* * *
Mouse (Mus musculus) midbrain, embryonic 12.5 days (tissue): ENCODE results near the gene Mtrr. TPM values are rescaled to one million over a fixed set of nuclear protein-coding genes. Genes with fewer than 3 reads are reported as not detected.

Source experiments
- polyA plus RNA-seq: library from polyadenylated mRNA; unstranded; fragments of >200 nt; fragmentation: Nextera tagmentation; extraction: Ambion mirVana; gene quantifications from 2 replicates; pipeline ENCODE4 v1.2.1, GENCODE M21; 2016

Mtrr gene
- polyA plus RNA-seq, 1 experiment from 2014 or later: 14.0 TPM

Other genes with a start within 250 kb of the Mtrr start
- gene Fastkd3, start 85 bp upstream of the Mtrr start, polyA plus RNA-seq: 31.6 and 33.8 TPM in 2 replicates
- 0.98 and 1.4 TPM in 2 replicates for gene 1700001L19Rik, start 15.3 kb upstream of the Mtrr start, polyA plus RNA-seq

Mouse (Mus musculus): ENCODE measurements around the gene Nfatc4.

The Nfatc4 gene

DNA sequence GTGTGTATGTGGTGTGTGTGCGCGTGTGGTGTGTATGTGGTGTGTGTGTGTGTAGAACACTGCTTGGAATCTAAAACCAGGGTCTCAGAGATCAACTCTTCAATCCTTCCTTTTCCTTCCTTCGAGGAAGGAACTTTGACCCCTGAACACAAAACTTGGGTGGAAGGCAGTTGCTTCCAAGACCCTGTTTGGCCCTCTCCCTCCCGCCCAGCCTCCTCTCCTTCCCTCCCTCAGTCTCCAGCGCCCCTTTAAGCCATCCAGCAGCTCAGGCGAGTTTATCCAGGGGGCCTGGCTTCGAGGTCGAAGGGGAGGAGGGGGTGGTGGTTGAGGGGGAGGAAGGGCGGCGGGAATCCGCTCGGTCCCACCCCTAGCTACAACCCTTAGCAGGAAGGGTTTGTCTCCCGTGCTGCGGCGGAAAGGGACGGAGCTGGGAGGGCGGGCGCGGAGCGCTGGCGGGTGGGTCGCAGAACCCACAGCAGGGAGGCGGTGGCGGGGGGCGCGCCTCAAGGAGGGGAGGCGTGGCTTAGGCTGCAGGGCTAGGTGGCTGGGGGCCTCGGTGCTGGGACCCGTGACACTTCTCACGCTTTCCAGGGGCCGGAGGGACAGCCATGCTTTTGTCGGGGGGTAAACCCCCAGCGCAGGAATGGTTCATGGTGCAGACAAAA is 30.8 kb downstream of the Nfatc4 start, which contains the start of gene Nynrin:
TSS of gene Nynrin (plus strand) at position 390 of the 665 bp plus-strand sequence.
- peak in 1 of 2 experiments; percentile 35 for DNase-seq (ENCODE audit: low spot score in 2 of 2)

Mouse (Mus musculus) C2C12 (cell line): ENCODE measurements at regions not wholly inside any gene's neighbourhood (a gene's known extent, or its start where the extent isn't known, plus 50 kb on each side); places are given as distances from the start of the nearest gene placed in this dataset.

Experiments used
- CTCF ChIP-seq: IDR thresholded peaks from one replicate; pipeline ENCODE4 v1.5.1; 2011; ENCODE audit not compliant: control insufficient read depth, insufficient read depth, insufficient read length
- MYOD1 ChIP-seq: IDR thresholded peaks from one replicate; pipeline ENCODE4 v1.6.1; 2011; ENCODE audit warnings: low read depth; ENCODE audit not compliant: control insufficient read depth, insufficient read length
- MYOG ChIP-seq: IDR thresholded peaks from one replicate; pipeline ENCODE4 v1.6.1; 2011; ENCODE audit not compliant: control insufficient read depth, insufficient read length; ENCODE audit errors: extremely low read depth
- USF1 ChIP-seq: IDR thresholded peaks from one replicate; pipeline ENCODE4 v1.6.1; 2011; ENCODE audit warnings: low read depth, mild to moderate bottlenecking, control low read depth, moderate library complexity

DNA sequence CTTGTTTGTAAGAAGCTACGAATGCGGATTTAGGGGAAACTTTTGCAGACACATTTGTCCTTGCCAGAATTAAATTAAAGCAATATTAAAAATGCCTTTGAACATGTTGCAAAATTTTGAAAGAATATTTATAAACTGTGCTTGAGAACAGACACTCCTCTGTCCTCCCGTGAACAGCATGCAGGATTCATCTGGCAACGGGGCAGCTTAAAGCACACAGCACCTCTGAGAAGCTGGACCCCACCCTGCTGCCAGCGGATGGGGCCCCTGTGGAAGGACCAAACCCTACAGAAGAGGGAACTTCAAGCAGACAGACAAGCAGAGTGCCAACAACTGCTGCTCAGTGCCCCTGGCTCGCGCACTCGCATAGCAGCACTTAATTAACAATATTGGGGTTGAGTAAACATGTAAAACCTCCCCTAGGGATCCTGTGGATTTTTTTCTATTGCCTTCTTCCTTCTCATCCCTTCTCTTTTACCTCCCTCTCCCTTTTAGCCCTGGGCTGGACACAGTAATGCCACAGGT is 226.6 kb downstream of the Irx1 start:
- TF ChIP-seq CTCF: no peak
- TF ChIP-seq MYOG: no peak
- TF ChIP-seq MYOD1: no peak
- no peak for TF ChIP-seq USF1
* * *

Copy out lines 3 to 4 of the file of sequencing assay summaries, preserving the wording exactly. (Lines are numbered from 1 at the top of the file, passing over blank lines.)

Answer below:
- polyA plus RNA-seq: library from polyadenylated mRNA; unstranded; fragments of >200 nt; fragmentation: Nextera tagmentation; extraction: Ambion mirVana; gene quantifications from 2 replicates; pipeline ENCODE4 v1.2.1, GENCODE M21; 2016

Mtrr gene